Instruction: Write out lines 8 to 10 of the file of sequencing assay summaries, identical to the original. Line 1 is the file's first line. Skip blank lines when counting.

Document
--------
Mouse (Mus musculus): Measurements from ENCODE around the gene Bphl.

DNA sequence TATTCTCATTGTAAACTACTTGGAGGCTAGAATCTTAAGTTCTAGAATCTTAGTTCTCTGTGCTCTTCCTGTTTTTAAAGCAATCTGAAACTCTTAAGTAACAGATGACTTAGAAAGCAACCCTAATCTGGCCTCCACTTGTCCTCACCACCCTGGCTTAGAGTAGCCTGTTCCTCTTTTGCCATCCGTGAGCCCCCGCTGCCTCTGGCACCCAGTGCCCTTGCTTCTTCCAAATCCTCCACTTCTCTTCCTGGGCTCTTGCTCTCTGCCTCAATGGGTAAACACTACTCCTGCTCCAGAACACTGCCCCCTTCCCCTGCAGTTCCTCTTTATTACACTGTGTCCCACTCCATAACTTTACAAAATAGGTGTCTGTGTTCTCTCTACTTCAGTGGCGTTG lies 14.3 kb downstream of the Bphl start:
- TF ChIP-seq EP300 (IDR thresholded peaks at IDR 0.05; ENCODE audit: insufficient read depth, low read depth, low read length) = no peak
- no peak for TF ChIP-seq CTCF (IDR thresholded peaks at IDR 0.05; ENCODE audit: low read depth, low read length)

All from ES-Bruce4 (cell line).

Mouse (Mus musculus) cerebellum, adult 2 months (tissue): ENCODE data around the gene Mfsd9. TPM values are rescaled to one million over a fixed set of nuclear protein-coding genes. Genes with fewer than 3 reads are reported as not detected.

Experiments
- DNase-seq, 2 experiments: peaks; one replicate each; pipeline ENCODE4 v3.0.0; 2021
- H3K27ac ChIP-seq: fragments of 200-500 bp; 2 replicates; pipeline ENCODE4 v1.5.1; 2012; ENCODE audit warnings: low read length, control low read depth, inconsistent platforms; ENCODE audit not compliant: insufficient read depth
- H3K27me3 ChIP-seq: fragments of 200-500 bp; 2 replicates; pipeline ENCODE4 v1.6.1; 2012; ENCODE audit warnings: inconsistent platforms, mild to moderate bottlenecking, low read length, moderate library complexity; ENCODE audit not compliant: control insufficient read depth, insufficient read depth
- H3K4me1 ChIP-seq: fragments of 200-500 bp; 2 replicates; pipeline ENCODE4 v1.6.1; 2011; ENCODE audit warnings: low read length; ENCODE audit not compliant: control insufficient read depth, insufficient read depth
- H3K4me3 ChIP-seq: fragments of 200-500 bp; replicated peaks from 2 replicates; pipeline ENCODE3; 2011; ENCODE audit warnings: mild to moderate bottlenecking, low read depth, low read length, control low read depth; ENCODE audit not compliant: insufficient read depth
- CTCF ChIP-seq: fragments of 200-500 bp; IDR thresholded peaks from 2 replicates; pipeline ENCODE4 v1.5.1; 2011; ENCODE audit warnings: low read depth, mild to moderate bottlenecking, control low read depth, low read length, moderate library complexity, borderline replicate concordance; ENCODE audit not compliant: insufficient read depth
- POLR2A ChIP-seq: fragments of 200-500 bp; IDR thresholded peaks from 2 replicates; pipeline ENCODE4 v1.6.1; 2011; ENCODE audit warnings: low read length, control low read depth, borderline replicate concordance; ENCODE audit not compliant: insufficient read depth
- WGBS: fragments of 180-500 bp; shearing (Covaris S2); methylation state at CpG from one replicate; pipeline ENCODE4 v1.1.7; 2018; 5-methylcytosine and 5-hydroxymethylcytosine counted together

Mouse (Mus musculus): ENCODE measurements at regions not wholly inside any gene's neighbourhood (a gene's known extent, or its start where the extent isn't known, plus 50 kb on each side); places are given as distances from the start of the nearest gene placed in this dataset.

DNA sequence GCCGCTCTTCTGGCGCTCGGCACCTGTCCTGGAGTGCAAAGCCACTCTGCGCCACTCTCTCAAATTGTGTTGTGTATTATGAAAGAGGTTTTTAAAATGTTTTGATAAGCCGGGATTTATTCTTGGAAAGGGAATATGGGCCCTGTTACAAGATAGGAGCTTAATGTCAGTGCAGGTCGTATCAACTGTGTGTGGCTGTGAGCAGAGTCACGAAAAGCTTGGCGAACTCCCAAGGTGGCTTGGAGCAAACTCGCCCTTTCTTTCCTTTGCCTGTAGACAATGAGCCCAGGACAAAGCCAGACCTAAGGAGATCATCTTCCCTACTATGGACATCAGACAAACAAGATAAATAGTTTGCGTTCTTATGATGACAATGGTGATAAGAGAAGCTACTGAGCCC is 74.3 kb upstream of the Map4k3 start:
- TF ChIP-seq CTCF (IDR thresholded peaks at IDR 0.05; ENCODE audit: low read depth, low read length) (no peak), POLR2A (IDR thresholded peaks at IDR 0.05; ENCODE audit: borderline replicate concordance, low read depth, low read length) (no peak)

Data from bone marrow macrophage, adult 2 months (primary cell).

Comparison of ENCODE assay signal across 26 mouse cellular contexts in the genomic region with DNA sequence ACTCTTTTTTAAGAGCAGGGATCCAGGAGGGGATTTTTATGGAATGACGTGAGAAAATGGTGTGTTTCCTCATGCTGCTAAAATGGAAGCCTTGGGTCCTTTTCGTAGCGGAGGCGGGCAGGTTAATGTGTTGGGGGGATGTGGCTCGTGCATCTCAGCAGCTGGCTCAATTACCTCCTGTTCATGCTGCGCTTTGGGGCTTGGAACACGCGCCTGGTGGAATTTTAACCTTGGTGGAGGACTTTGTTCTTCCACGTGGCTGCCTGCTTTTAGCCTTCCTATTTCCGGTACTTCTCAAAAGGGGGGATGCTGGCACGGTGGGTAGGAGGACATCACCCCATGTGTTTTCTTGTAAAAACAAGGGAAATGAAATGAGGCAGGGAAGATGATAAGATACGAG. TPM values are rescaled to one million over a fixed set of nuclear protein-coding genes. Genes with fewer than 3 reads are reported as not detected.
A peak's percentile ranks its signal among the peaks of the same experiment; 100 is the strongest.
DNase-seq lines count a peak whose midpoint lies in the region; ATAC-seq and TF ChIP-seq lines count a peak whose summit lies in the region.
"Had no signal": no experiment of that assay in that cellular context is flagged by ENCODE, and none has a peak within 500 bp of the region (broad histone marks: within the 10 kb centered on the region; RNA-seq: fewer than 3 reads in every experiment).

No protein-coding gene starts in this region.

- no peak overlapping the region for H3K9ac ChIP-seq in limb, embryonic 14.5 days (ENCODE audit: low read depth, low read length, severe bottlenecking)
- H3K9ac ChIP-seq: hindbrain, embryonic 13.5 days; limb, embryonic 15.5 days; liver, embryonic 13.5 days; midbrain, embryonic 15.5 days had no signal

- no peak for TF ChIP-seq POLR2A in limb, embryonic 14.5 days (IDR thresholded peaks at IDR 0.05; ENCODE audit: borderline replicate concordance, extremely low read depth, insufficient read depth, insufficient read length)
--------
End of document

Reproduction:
- DNase-seq, 2 experiments: peaks; one replicate each; pipeline ENCODE4 v3.0.0; 2021
- H3K27ac ChIP-seq: fragments of 200-500 bp; 2 replicates; pipeline ENCODE4 v1.5.1; 2012; ENCODE audit warnings: low read length, control low read depth, inconsistent platforms; ENCODE audit not compliant: insufficient read depth
- H3K27me3 ChIP-seq: fragments of 200-500 bp; 2 replicates; pipeline ENCODE4 v1.6.1; 2012; ENCODE audit warnings: inconsistent platforms, mild to moderate bottlenecking, low read length, moderate library complexity; ENCODE audit not compliant: control insufficient read depth, insufficient read depth